The Netherlands

May 22, 2019 1:41 pm

Amsterdam: May 14 – 20, 2019

Our flight out of Dublin was delayed by an hour. No big deal, but just a bit strange how we were notified. Already loaded on the plane, but still at the gate, the pilot appears and she explains that the Amsterdam airport has a new computer system glitch so they are only letting so many flights in at a time and we are in a queue. She then proceeds down the aisle to answer any passenger questions on connections, etc. She didn’t make it very far of course, as many had concerns. She went back and forth to the front to try and ‘sort things out’. Seemed so bizarre that the pilot had to do this but perhaps it was by choice. Luckily many connections were also delayed but flights to Japan and China were definite misses. Also a good reminder that one hour between connections is not enough.

We were confused when landing in Amsterdam as we had to go through passport control, only to discover the reason – Ireland is not part of the Schengen Region. Later our research also led us to the fact that Norway is not part of the EU!

Amsterdam is the capital city of the Netherlands and is one of the most popular tourist destinations in Europe, with more than 4.7 million international visitors annually, plus 16 million day-trippers that visit the city every year.

The flowers of The Netherlands are of course some of the most beautiful in the world. We saw tulips throughout the city and and our visit was just at the end of the season. The Tulip Festival was scheduled for May 19, two days after we left.

Amsterdam has some wonderful shops and malls, including this unusual store. We felt like we were back in Canada here, with familiar brands and products.

We knew the Netherlands was big on bikes, but we didn’t know how big. Amsterdam is one of the most bicycle-friendly cities in the world. There are 22.3 million bicycles in The Netherlands; 84% of the population has at least one bike. That’s a lot of bikes! As pedestrians, we found keeping track of the cycle paths nerve racking! Accidentally stepping inside one could result in you getting knocked down rather quickly, and we did have a few near misses.

No one wears a helmet in Amsterdam; I think I saw one. Why not? They have some valid reasons. The city of Amsterdam is small, on mostly flat terrain and it is easier to cycle around, than drive. There are 400 km worth of totally separate bicycle paths so they rarely even travel near cars. The residents believe you don’t need a bike helmet anymore than a pedestrian needs a walking helmet. Cyclists also think a helmet would distract them, thereby possibly causing accidents. Another feeling is, were helmets made mandatory, cycling levels would drop and the public health cost from the now lack of exercise, is more dangerous than not wearing a helmet. The Netherlands do have the lowest cycling death and injury rate in the world so, whose to argue? I must admit though, as grandparents, it was pretty tough to see those small children on the bikes without helmets or any kind of safety seat. Here are some of my Amsterdam bike obsession photos.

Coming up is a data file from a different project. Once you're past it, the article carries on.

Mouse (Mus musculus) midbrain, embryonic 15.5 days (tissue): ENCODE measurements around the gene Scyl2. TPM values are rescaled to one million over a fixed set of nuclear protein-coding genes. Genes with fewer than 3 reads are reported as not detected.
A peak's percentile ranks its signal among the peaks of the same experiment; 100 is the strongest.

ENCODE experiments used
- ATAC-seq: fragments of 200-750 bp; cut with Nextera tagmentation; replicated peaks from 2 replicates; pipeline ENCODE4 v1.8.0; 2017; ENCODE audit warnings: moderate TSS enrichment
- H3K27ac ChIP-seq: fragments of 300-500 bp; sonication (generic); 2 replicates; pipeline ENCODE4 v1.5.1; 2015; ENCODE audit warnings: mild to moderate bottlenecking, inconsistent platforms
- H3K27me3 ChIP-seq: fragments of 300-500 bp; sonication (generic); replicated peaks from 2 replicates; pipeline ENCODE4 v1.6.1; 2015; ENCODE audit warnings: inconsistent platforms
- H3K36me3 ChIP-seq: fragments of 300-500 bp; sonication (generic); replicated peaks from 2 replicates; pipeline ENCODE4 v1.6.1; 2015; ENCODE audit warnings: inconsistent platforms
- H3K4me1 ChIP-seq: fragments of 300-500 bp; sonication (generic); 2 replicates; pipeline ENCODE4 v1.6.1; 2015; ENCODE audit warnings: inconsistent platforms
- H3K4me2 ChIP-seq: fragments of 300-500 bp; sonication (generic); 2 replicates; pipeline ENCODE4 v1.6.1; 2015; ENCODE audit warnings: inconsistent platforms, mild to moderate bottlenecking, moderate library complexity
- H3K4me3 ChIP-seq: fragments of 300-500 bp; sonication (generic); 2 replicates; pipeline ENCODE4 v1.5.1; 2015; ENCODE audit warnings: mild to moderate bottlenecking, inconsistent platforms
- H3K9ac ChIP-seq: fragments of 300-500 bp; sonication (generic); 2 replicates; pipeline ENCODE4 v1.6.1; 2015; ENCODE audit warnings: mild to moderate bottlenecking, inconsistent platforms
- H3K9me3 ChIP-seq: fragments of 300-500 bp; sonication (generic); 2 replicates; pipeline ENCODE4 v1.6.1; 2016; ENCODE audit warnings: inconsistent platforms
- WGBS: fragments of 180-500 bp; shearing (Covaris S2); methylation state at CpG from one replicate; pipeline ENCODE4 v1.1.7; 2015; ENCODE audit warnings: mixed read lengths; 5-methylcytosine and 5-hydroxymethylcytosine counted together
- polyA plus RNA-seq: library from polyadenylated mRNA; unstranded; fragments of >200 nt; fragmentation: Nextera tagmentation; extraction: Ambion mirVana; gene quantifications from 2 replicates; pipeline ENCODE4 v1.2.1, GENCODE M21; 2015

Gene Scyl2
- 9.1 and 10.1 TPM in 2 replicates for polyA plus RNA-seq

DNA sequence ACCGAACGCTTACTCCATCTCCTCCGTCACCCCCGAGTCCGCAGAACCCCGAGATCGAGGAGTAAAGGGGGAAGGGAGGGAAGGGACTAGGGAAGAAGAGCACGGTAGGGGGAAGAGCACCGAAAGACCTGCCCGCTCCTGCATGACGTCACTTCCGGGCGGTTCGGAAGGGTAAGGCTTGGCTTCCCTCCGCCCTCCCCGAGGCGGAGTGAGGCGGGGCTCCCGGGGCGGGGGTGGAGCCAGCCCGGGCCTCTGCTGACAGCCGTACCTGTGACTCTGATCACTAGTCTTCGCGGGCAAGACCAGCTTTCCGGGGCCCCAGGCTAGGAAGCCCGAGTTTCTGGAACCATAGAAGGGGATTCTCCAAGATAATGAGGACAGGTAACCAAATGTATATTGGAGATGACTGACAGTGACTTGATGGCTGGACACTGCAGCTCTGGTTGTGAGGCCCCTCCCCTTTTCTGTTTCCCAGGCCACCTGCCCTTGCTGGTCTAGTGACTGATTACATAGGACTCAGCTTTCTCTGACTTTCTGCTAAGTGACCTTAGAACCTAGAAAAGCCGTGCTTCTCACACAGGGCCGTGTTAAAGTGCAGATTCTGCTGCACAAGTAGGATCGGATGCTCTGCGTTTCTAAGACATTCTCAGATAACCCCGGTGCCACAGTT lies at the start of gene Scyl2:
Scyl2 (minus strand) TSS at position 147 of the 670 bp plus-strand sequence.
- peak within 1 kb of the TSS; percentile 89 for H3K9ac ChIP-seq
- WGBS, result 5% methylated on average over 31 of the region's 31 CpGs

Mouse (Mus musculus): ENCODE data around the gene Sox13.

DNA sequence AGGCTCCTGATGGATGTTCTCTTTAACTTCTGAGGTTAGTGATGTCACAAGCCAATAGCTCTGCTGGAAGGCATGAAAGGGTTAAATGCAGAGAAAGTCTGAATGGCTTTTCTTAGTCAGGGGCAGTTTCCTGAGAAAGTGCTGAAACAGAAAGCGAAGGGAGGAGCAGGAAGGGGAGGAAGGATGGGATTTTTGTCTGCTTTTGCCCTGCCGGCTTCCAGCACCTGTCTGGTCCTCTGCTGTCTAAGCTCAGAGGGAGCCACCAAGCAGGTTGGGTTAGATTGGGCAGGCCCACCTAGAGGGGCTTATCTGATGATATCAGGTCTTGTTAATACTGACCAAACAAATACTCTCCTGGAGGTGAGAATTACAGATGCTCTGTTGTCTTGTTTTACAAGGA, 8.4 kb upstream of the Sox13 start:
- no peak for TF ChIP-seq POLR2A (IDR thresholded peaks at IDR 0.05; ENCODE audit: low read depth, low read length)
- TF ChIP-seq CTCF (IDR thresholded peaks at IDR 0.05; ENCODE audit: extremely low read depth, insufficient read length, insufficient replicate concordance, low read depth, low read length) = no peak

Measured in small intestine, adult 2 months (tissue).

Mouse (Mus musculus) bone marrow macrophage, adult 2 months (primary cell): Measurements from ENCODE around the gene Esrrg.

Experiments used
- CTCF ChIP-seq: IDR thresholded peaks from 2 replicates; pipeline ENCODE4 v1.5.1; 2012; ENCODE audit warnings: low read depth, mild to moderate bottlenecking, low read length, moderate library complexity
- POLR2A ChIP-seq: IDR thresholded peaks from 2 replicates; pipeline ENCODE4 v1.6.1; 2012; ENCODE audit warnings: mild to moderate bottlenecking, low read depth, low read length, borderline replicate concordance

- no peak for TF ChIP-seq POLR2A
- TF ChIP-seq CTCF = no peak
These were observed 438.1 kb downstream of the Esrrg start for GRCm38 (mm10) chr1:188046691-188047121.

Amsterdam was surrounded by a moat in the Middle Ages, which now forms the inner ring in the city, and gives the city centre a horseshoe shape. The city has more than 100 kilometres of canals, most of which are accessible by boat. With its division into about 90 islands, linked by more than 1,200 bridges, Amsterdam has been compared with Venice.

We boarded a glass-top boat for a cruise of the winding canals. We saw some gorgeous houseboats on Amsterdam’s historic waterways; there are an estimated 2,500 floating homes here. 

The original houseboats are more than 100 years old and are restored ships from Amsterdam’s seafaring and trading days. They still have the original features plus modern amenities, like electricity, heating and running water. 

To meet increasing demand for housing in the 60s and 70s, more modern houseboats appeared. This type of houseboat is built on a floating pontoon and usually isn’t motorized. 

 

We saw multiple floor, luxurious houseboats, complete with terraces and gardens, all around Amsterdam’s pretty canals. 

The glass-top boat gave is an inside and up close view of charming old churches, historic mansions and the gorgeous 16th century gabled homes. When you look up, you can see many of the gables have a hook.  The hook is there because most homes have narrow, steep and winding staircases so the residents pull large, bulky objects up and into a window at the proper floor, using the hook. Sometimes the whole window has to be taken out of the wall. We would have loved to have seen a hook in action! 

 

Which leads me to, The Red Light District. No trip to Amsterdam would be complete without a walk through a few alleys in the Red Light District. It was early afternoon, so not many girls were in the windows. The neighbourhood connects roads and alleys where the several hundred very small, one room apartments are rented by sex workers. They stand, scantly clad, behind a window or glass door, usually illuminated with red lights. No photos allowed in this district. 

 

Amsterdam was the only city we visited in the Netherlands and we loved exploring this interesting city. From here we flew to what we discovered was one of the most expensive cities in Europe, Norway! We’ll be back soon!


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